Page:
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Corporate Control

CBAN – May 2019 – Bayer – an introductory flyer

The markets for genetically engineered (also called genetically modified or GM) crops are dominated by four seed and agrochemical companies. The high level of corporate concentration in the seed market has already meant higher prices, limited choices for farmers, a narrowing of genetic diversity in crops, and stagnating innovation.

Corporate Mergers

Between 2017 and 2018, a series of mergers took place between the largest seed and agrochemical companies in the world:

  • Dow and DuPont merged to form a new company called DowDuPont and its agricultural division is called Corteva Agriscience. Corteva is expected to become a stand-alone company in 2019.
  • China National Chemical Corporation (ChemChina) bought Syngenta. Syngenta now exists as a subsidiary of ChemChina.
  • Bayer acquired Monsanto for US$63-billion. Monsanto’s name was dropped, and the joint company is now called Bayer.

More mergers and changes continue. For example, the Chinese chemical company SinoChem is expected to acquire ChemChina, to create the world’s largest chemical company.

Canada and other governments had to approve the mergers before they were finalized:

Corporate Concentration

The markets for genetically engineered (also called genetically modified or GM) crops are dominated by four giant seed and agrochemical companies. Before Bayer bought Monsanto in 2018, Monsanto was the world’s largest seed and biotechnology company, and Bayer was the world’s second-largest agrochemical company. Four companies now control 67% of the global seed market and 70% of the global pesticide market.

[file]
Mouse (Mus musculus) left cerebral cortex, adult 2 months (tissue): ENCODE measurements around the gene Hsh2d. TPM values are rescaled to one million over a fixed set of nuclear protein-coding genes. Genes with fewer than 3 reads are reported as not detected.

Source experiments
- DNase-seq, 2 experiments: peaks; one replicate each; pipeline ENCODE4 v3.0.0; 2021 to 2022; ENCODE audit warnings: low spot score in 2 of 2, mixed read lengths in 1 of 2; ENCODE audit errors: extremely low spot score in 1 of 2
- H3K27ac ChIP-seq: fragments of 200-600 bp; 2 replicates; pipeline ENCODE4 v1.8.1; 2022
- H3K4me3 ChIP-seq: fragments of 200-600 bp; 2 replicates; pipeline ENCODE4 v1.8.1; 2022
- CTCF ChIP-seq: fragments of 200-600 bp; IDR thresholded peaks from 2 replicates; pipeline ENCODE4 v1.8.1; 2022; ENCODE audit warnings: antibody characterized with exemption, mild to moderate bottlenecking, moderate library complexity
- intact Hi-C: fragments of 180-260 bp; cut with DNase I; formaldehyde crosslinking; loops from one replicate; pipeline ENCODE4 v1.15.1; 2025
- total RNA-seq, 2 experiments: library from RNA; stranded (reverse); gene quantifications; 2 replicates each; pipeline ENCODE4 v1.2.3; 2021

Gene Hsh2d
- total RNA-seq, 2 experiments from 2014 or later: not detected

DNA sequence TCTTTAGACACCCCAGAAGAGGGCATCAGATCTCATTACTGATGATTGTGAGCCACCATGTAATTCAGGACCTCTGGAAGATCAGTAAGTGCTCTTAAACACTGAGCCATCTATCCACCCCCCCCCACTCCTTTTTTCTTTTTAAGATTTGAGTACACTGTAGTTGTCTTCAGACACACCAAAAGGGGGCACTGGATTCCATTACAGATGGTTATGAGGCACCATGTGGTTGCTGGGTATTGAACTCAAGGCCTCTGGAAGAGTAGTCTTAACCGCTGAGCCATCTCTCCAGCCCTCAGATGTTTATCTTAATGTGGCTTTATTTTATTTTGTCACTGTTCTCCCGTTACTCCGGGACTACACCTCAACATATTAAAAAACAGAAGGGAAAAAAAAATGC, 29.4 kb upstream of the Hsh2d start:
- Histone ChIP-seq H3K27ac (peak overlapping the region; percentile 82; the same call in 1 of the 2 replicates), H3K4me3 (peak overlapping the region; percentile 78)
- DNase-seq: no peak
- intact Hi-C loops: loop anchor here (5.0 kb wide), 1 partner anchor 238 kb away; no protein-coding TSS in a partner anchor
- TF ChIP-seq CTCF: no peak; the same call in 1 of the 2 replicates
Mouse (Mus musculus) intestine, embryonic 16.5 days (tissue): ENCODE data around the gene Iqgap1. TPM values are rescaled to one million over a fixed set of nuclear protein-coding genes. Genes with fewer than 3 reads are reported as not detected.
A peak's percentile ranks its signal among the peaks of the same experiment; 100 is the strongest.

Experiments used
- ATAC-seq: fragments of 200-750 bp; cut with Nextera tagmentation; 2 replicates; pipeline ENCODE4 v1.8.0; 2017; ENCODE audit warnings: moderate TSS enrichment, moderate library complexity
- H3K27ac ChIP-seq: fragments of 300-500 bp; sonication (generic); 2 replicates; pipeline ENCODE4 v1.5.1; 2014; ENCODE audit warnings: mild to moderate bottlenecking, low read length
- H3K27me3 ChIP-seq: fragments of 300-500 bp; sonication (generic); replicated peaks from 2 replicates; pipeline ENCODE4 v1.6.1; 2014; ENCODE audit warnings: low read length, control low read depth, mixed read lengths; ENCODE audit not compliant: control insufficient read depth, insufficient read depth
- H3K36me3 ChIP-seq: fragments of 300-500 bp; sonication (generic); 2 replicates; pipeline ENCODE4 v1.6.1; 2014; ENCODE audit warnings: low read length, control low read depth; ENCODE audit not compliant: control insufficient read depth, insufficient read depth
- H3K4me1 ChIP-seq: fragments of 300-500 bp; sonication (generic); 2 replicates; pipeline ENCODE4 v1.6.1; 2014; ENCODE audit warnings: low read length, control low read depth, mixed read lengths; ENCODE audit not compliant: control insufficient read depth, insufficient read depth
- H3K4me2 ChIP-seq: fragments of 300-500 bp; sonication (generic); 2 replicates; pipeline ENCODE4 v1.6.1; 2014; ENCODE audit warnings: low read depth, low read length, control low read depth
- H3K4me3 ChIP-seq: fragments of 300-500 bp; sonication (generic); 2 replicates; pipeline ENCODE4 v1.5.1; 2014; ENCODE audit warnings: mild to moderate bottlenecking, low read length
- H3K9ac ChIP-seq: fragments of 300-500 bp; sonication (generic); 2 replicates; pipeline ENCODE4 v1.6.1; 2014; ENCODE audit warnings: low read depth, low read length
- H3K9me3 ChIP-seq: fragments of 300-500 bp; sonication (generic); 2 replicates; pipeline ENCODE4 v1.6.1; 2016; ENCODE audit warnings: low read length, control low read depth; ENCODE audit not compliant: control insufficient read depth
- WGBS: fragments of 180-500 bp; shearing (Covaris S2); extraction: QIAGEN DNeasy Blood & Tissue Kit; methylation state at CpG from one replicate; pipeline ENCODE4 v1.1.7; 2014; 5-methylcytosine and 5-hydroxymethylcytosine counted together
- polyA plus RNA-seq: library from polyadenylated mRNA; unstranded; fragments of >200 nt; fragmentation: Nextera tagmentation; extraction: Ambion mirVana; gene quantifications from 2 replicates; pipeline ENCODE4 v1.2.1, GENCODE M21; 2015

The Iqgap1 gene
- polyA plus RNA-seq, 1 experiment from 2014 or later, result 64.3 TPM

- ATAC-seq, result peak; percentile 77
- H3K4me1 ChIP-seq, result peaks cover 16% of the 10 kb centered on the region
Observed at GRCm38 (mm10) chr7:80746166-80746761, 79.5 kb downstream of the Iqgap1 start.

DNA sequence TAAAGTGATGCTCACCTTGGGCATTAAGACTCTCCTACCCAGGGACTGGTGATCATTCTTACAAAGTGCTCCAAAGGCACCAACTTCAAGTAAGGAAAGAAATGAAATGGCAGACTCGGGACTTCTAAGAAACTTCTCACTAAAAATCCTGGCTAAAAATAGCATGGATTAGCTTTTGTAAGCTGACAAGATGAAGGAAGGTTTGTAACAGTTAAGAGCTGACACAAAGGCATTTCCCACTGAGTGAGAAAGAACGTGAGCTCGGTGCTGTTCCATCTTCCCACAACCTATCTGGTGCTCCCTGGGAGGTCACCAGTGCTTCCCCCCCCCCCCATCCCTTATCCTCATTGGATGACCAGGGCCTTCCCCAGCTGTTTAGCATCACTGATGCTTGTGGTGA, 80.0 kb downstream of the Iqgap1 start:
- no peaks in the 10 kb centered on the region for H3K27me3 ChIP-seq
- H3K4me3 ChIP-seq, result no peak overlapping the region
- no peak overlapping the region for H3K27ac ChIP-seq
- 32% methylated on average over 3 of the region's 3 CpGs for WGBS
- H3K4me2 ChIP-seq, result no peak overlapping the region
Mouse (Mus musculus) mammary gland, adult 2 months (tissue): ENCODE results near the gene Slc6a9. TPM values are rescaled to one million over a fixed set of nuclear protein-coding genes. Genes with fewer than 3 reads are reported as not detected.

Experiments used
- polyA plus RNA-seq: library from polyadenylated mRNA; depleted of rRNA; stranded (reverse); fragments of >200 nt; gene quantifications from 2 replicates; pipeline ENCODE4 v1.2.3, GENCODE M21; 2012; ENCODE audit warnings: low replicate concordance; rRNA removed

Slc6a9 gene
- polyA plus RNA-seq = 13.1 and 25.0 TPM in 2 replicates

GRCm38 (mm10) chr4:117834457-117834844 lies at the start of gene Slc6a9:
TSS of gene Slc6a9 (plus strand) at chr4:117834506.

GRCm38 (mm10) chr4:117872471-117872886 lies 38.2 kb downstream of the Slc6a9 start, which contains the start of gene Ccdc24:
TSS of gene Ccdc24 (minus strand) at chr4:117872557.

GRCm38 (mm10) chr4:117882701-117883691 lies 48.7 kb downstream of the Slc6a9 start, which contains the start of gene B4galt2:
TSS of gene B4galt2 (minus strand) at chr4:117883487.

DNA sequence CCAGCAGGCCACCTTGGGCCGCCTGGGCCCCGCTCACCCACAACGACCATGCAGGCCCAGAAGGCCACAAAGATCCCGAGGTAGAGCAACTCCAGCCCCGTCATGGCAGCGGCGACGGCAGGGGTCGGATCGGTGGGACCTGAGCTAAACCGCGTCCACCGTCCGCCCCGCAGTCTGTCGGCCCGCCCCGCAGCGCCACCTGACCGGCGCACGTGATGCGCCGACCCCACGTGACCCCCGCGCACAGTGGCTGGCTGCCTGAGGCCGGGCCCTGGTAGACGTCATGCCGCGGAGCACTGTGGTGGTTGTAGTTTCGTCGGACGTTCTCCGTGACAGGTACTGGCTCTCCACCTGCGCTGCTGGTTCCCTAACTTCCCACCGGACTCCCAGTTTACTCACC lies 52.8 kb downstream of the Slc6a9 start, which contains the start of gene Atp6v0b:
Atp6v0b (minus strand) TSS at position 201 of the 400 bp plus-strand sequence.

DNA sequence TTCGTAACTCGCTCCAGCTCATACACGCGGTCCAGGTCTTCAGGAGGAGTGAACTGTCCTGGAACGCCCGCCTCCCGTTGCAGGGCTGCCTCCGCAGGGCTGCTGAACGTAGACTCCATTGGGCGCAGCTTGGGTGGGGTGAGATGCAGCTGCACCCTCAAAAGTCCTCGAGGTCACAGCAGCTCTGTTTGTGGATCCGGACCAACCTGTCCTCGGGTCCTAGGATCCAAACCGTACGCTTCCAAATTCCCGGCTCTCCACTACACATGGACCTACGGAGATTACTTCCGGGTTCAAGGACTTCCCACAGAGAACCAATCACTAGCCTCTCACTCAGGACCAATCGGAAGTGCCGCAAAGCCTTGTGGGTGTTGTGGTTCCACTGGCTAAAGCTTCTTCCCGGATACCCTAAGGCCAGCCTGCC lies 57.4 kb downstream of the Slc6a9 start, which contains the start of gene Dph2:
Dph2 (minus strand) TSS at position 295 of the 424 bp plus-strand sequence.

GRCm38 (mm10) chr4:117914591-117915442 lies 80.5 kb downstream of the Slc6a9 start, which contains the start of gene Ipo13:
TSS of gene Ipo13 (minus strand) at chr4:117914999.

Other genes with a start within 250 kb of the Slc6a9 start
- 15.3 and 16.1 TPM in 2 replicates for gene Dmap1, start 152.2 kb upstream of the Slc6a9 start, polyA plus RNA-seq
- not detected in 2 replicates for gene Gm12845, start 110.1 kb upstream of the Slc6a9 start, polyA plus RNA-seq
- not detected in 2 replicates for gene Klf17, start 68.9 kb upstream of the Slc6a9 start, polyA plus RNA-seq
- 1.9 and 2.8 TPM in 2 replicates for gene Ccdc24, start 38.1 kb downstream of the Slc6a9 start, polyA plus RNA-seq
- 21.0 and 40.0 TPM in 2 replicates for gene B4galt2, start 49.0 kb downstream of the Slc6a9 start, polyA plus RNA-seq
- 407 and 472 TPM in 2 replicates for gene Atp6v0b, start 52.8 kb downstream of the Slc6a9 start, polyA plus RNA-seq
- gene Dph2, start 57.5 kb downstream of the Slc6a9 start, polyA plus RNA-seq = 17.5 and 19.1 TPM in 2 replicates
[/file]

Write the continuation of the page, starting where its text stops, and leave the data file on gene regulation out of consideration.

• The two largest seed companies, Bayer and Corteva (DowDuPont), now control 54% of the global commercial seed market.
  • The two largest agrochemical companies, Bayer and Syngenta, now control 47% of the global agrochemical market.
  • Bayer, after buying Monsanto, owns 33% of the seed market and 23% of the agrochemical market.
  • ChemChina-Syngenta now owns the largest market share of agrochemicals at 23.5%.
  • DowDuPont’s new agricultural division, Corteva Agriscience, owns 21.3% of the global seed market and 11.3% of the agrochemical market.
  • BASF now owns 12.4% of the agrochemical market, after buying assets from Bayer that Bayer was required to divest in order to purchase Monsanto. BASF now owns Bayer’s glufosinate-ammonium herbicide (brand name “Liberty”) products and the GM “Liberty Link” seeds that are tolerant to it.
  • The company FMC now owns 4.6% of the agrochemical market, after buying the pesticide assets DuPont had to sell in order to get regulatory approval from the European Union for its merger with Dow.

These companies control most of the genetic engineered seeds planted in Canada and around the world:

Of the 33 GM herbicide-tolerant crops approved for growing in Canada that could be on the market (there is no government tracking of plantings): 22 are owned by Bayer, 6 by Corteva (DowDuPont), and 3 by Syngenta (ChemChina).

In 2007, before the new mergers, the six largest seed and agrochemical companies (Syngenta, Bayer, BASF, Dow, Monsanto, and DuPont) accounted for over 98% of all GE crop acres in the world. Monsanto’s GE traits were approximately 85% of the total GE acreage.

Between 1996, when the first GE seeds were introduced, and 2011, the market share of the world’s three largest seed companies more than doubled, from 22% to 53%. The share of the top three agrochemical companies grew from 33% to 52.5% in the same period.

Several of these companies also regularly “cross-license” or share their patented traits with each other, reinforcing their market power. About half of all commercial GM seeds with stacked traits are the result of cross-licensing between companies.

Source: ETC Group

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